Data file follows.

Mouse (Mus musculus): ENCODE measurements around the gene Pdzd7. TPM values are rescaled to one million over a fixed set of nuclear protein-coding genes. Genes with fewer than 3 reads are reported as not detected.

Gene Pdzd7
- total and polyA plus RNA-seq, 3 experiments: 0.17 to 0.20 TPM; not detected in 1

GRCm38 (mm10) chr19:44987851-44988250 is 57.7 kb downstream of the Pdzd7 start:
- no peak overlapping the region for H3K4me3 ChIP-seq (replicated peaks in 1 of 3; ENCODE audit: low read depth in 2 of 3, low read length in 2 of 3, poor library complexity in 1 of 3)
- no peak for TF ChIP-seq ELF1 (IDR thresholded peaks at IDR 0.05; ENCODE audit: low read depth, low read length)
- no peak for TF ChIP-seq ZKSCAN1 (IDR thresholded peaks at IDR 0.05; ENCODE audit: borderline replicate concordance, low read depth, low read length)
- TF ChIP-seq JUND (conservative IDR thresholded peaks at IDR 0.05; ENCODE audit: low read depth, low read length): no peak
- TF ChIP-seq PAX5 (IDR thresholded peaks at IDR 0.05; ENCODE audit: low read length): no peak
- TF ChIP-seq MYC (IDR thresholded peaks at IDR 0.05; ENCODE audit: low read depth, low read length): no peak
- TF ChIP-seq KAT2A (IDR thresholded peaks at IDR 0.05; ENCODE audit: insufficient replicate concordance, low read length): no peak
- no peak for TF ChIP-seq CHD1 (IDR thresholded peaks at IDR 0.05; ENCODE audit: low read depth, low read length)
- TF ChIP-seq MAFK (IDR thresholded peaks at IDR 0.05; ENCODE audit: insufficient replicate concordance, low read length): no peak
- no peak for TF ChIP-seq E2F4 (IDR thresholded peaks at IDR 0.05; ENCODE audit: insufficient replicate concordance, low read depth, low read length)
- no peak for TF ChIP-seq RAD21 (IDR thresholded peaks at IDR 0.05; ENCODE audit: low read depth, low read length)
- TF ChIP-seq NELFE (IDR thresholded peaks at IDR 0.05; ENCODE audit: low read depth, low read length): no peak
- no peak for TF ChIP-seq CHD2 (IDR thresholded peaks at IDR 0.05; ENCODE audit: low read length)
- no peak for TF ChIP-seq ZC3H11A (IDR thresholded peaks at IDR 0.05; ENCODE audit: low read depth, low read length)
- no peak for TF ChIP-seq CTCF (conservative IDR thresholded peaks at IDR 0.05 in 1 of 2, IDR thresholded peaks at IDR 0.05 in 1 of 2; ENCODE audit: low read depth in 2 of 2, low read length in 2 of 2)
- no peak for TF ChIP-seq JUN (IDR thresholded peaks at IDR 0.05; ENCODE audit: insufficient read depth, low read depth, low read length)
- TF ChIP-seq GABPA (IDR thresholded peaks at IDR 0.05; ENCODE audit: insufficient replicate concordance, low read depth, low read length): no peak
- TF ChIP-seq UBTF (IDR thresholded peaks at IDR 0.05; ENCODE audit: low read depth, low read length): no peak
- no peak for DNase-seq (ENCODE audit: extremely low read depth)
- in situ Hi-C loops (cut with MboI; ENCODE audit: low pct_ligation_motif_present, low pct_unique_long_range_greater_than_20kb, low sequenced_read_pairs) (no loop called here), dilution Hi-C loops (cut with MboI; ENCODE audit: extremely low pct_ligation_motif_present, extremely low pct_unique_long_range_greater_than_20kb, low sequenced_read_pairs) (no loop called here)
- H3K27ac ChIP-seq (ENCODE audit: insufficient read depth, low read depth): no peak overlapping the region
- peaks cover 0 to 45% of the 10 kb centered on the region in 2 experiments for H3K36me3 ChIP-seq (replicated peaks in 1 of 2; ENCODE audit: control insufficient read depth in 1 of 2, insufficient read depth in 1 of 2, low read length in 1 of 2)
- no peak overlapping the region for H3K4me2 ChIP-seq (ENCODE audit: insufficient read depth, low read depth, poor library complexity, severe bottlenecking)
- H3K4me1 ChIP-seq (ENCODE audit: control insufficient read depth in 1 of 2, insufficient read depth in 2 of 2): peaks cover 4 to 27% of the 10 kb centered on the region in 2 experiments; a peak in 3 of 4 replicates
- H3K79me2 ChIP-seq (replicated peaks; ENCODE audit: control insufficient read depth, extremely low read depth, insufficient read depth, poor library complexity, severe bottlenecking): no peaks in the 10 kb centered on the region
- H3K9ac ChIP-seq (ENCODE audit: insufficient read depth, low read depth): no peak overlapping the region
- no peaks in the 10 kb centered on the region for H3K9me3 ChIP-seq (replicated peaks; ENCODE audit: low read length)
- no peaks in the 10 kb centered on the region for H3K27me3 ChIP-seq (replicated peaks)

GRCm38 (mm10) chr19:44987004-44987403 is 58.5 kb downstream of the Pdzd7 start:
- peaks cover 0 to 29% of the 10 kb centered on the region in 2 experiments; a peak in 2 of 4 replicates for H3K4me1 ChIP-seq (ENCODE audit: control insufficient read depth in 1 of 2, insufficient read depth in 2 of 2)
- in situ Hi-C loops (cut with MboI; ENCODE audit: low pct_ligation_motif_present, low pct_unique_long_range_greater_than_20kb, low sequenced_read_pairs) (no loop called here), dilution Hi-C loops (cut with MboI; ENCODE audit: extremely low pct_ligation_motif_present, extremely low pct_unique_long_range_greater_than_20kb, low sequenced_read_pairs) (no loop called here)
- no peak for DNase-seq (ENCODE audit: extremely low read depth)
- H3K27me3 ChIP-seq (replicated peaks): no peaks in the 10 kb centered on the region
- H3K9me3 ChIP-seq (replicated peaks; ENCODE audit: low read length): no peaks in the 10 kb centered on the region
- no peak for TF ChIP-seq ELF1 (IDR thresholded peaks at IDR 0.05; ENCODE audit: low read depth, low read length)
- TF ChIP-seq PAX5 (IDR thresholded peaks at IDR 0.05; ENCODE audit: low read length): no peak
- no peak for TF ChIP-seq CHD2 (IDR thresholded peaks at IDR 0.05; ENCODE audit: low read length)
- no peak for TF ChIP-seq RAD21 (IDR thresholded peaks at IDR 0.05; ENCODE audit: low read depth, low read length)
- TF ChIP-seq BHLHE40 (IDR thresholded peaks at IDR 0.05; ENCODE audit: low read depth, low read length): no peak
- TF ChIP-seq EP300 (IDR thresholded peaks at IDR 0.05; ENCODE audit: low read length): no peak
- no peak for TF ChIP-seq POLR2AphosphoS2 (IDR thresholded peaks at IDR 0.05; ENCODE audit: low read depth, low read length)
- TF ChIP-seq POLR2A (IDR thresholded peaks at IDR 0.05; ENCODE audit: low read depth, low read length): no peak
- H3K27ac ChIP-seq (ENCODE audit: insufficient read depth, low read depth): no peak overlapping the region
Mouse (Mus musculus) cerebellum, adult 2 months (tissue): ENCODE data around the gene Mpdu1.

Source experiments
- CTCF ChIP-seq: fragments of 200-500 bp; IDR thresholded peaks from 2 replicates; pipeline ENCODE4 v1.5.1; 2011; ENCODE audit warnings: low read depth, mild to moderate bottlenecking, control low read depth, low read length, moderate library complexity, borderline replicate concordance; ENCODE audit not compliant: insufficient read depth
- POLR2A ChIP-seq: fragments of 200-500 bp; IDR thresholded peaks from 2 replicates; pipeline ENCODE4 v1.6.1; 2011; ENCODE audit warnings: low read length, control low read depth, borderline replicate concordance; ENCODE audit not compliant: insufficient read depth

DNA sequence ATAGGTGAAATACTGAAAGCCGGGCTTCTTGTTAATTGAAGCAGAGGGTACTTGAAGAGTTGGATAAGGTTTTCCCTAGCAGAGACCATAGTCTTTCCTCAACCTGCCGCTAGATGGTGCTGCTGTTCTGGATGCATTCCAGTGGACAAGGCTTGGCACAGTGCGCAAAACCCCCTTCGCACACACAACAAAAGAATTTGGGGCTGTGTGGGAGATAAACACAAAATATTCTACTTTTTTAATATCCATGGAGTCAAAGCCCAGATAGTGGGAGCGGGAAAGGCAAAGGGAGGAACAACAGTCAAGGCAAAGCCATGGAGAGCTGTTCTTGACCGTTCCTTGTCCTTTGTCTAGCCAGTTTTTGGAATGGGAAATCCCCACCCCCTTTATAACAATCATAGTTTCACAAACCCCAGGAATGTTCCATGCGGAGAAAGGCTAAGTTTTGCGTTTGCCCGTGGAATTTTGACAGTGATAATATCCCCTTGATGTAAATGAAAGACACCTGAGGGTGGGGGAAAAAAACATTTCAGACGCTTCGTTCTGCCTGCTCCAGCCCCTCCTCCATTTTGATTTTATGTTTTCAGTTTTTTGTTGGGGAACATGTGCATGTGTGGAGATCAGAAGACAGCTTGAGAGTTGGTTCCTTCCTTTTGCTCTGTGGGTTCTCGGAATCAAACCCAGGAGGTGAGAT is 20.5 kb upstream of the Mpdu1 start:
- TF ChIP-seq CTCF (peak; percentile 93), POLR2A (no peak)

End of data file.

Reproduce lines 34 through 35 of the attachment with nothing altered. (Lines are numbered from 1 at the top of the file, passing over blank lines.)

- peaks cover 0 to 29% of the 10 kb centered on the region in 2 experiments; a peak in 2 of 4 replicates for H3K4me1 ChIP-seq (ENCODE audit: control insufficient read depth in 1 of 2, insufficient read depth in 2 of 2)
- in situ Hi-C loops (cut with MboI; ENCODE audit: low pct_ligation_motif_present, low pct_unique_long_range_greater_than_20kb, low sequenced_read_pairs) (no loop called here), dilution Hi-C loops (cut with MboI; ENCODE audit: extremely low pct_ligation_motif_present, extremely low pct_unique_long_range_greater_than_20kb, low sequenced_read_pairs) (no loop called here)